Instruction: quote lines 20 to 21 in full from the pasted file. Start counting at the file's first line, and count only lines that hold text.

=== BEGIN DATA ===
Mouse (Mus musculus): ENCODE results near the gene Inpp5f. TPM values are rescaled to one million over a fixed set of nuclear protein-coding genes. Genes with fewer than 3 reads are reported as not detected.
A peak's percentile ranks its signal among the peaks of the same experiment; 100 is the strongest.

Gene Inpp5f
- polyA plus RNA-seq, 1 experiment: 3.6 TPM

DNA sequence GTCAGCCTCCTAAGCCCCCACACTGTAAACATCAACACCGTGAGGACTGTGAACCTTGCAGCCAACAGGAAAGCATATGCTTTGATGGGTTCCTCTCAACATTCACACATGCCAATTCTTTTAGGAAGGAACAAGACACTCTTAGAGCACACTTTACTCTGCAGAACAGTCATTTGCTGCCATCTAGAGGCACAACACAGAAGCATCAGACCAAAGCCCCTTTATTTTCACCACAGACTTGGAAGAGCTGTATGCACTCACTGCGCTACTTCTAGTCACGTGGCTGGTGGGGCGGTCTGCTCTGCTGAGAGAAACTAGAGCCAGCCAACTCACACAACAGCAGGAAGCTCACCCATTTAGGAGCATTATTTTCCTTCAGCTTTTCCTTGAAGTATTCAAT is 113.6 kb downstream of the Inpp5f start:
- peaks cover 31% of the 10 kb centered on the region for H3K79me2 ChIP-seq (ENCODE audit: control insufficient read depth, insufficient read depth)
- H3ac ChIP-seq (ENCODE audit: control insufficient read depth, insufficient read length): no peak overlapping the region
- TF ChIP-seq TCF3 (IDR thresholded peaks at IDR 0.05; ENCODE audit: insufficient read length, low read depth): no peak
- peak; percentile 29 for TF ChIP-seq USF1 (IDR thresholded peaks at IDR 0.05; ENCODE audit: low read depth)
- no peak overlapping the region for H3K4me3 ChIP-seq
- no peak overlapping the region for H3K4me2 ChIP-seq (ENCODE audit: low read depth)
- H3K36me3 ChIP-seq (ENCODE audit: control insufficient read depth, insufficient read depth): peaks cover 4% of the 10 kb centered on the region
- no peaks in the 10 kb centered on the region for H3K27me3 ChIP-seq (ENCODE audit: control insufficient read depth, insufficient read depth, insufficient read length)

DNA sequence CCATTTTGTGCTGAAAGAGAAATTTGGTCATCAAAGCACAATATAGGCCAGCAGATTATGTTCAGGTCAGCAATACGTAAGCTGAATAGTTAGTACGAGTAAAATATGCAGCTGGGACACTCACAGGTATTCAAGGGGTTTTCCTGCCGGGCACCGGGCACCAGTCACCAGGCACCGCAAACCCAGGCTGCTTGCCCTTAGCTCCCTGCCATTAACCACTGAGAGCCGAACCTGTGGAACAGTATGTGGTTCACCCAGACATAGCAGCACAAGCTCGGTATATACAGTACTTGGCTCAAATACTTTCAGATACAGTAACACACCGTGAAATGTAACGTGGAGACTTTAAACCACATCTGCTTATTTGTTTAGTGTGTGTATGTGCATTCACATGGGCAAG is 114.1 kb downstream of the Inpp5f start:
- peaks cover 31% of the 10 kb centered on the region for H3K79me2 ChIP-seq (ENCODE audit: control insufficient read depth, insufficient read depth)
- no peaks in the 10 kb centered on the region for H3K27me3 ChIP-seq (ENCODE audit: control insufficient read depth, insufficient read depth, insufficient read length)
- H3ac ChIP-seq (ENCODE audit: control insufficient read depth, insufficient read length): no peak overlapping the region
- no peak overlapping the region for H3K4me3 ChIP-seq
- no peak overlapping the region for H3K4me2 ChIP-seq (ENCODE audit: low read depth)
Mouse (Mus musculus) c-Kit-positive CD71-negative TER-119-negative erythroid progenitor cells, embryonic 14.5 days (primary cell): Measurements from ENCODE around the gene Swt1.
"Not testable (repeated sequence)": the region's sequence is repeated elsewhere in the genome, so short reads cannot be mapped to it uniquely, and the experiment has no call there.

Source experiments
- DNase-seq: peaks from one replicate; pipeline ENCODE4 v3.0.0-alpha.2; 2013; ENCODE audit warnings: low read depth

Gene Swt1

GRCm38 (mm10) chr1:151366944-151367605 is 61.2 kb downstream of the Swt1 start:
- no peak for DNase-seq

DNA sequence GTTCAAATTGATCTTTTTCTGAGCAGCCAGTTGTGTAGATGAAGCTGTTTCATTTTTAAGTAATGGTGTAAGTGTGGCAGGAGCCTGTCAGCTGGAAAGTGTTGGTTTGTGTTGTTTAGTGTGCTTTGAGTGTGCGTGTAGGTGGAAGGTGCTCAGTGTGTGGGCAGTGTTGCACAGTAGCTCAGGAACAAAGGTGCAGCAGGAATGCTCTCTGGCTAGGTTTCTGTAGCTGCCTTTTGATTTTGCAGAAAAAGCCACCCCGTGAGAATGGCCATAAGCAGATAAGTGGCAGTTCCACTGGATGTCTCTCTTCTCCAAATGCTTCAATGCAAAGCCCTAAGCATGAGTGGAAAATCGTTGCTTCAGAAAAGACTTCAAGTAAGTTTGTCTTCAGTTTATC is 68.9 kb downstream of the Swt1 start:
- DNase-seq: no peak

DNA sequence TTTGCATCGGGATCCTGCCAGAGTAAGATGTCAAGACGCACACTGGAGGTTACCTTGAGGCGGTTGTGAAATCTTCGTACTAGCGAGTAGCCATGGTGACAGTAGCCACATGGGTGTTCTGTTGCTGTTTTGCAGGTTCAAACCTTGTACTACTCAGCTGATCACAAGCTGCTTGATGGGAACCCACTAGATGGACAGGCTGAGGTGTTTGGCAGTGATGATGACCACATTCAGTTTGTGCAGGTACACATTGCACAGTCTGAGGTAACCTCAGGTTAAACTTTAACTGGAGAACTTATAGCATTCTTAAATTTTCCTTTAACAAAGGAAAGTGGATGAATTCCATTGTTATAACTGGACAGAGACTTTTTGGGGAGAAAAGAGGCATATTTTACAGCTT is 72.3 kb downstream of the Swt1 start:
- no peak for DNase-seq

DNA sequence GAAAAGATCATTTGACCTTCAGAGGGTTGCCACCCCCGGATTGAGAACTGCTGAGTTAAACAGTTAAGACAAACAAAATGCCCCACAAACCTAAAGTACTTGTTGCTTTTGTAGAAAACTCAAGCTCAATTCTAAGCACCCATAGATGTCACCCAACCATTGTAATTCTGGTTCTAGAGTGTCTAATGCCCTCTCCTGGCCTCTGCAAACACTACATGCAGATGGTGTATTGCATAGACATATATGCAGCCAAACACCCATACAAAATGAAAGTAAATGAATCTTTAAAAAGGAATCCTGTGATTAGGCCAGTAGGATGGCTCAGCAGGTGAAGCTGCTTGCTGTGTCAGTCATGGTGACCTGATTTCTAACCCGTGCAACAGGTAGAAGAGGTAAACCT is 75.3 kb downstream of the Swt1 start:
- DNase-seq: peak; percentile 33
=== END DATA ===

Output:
Mouse (Mus musculus) c-Kit-positive CD71-negative TER-119-negative erythroid progenitor cells, embryonic 14.5 days (primary cell): Measurements from ENCODE around the gene Swt1.
"Not testable (repeated sequence)": the region's sequence is repeated elsewhere in the genome, so short reads cannot be mapped to it uniquely, and the experiment has no call there.